Enlisted military personnel have the most stressful occupations of all jobs for 2013, according to a work-stress survey done by Harris Interactive for Everest College. Is it any wonder that post-traumatic stress disorder (PTSD) and suicides in the military are on the rise?
One of the most overlooked and underreported stories of 2012 is that more United States service members committed suicide than died in combat. Department of Defense statistics show that, as of December 2012, there were 482 suicides and 310 combat deaths. The number of combat-related deaths has decreased over the past two years, but suicides have increased.
Although there are various reasons for the spike in the suicide rate, one of the reasons has to be the multiple deployments and prospects of multiple deployments today’s service men and women are subjected to.
The all-volunteer military has been stretched to its limit. It is unconscionable to ask members of the military to serve a year in a combat theater, come home for a few months, then be sent right back to the war zone, and to repeat this pattern over and over, sometimes serving five separate tours of duty at a battle station. And meanwhile the folks at home only pay lip service to supporting the military. There has been no real shared sacrifice. The U.S. military has shouldered all the burdens of these wars while the civilian population has taken all the blessings and benefits of remaining comfortably at home. There has been a delinking of those who serve in the military from those who don’t. But It wasn’t always this way.
After the bombing of Pearl Harbor on Dec. 7, 1941, all of America was summoned to defeat the imperial empire of Japan and the fascist governments of Germany and Italy. Wealthy citizens like George Herbert Walker Bush were not only asked to put on a uniform but were sent to combat zones. Joe DiMaggio, a baseball legend less than two years removed from his historic 56-game hitting streak, sacrificed three years of his career to serve in the U.S. military.
During World War II ordinary Americans were asked to cut back on or do without nylon, many food staples, gasoline and other consumer items. Americans also were asked to sacrifice financially to help fund the war effort. It truly was a one-for-all and all-for-one enterprise.
Fast forward to 2001 and just the opposite occurred. After the attacks on U.S. soil on 9-11, Americans were asked to do no more than go shopping and pretend things were back to normal. The two wars in Iraq and Afghanistan were placed on the credit card and taxes were kept at a lower rate throughout the 2000s than they were in the 1990s. Additionally, the upper classes who were beating the drums for these wars were not required to put themselves in harm’s way, risk anything of their “lives, fortunes and sacred honor,” or lift a finger to help the war effort in any way. And can you imagine a baseball player of today being asked to give up any part of his $100 million salary to spend time helping with the war effort?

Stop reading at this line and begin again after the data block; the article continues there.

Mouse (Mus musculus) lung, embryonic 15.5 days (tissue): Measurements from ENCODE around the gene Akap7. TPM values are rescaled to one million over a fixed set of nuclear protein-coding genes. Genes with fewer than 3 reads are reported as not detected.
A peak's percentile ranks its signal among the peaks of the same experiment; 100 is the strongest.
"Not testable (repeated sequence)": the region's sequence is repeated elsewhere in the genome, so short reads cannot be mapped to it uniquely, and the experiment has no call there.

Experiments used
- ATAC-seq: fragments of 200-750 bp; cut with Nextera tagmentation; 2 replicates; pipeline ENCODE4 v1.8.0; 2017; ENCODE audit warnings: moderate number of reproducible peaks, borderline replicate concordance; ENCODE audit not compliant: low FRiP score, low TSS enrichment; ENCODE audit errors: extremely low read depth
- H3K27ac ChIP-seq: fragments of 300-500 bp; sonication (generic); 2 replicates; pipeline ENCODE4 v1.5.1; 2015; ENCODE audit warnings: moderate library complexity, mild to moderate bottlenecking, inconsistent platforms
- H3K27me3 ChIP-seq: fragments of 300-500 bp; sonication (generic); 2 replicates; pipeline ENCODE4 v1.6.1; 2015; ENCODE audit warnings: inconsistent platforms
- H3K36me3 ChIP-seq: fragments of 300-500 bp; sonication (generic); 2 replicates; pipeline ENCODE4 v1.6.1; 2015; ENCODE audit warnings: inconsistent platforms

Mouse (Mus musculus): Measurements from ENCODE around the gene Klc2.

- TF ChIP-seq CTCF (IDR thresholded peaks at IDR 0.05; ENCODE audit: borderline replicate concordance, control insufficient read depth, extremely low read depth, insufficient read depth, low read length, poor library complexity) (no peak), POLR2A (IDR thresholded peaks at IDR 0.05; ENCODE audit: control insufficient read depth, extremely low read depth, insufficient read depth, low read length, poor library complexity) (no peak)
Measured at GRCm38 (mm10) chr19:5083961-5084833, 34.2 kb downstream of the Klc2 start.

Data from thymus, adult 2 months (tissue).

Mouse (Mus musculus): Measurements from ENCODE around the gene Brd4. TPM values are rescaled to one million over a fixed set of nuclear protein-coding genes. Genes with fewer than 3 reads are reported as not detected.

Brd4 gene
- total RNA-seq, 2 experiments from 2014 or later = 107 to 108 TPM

If there are three features to the war in Afghanistan, they are that, at 12 years and counting, it is the longest war in U.S. history; it is a war that Americans did not pay for; and it is a war that brought about the biggest separation between those who fought the war and those who stayed home.
If we are going to insist on getting involved in one military adventure after another, the American people should be required to do more. Americans should have to sacrifice some of their creature comforts to fund the wars, and those putting their necks on the line for the nation shouldn’t almost invariably come from the middle and working classes where career choices and financial options are more limited. Also those shrill propagandists and screeching chickenhawks whose jingoism keeps pushing us to war should be required to serve. Maybe they are too old for combat, but they can still find a place in the highly mechanized military of today. Perhaps they could operate a computer or some other type of machine.
Finally there is the recent episode involving Bob Dole, a war hero and former GOP leader of the U.S. Senate and Republican nominee for president. Dole, who literally lost a limb in service to this nation, arrived on the Senate floor in a wheelchair in December to make a personal appeal that the United Nations Convention on the Rights of Persons with Disabilities Treaty be approved. He showed up in support of all the disabled, but especially the disabled soldiers, sailors, marines and airmen whose lives would be made a little easier when traveling abroad if the treaty were ratified with the necessary two-thirds majority. Although this was a simple proposition and should have been a slam dunk, 38 senators found an excuse to defeat the treaty. Most, if not all, of those who voted against the treaty never served a day in the military the way Dole, Sen. John McCain and the late Sen. Daniel Inouye served. If they had, they would have obviously supported the treaty.
Because so many Americans don’t have any skin in the war efforts, the disconnect that shows up in this treaty vote and in other areas of American life and culture is more pronounced. And that is why the alarming suicide rate and PTSD among military personnel are largely being ignored.